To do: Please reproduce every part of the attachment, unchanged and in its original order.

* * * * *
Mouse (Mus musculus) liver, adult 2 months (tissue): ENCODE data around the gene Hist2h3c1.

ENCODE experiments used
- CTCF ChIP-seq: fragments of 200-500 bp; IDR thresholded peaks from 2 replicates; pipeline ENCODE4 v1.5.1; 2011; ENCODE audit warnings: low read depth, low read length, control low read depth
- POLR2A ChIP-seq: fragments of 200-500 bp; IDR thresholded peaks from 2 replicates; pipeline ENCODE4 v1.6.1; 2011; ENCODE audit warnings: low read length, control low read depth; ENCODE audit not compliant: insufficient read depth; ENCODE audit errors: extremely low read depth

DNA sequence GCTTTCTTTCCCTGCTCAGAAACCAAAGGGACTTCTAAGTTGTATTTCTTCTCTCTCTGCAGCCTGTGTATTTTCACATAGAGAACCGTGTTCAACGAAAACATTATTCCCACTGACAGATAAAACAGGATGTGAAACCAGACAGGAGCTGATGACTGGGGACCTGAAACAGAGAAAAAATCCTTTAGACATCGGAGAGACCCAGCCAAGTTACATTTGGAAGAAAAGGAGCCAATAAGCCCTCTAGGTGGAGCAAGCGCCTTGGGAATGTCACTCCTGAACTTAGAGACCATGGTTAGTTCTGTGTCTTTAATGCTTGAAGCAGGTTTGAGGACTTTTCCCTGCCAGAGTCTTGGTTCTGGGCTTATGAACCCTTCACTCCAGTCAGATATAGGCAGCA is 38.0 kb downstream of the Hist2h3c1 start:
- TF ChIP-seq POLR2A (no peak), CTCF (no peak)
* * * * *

Mouse (Mus musculus) liver, adult 2 months (tissue): ENCODE data around the gene Hist2h3c1.

ENCODE experiments used
- CTCF ChIP-seq: fragments of 200-500 bp; IDR thresholded peaks from 2 replicates; pipeline ENCODE4 v1.5.1; 2011; ENCODE audit warnings: low read depth, low read length, control low read depth
- POLR2A ChIP-seq: fragments of 200-500 bp; IDR thresholded peaks from 2 replicates; pipeline ENCODE4 v1.6.1; 2011; ENCODE audit warnings: low read length, control low read depth; ENCODE audit not compliant: insufficient read depth; ENCODE audit errors: extremely low read depth

DNA sequence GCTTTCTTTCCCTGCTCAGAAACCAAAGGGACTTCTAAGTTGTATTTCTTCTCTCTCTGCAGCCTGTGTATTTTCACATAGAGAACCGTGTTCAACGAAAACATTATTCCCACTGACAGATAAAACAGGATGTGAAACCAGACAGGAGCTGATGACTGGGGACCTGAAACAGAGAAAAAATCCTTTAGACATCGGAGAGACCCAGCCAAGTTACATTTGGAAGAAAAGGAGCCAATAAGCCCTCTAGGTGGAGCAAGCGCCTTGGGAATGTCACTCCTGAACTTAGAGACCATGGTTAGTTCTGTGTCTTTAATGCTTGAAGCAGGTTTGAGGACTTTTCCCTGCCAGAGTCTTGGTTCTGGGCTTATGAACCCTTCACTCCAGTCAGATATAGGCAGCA is 38.0 kb downstream of the Hist2h3c1 start:
- TF ChIP-seq POLR2A (no peak), CTCF (no peak)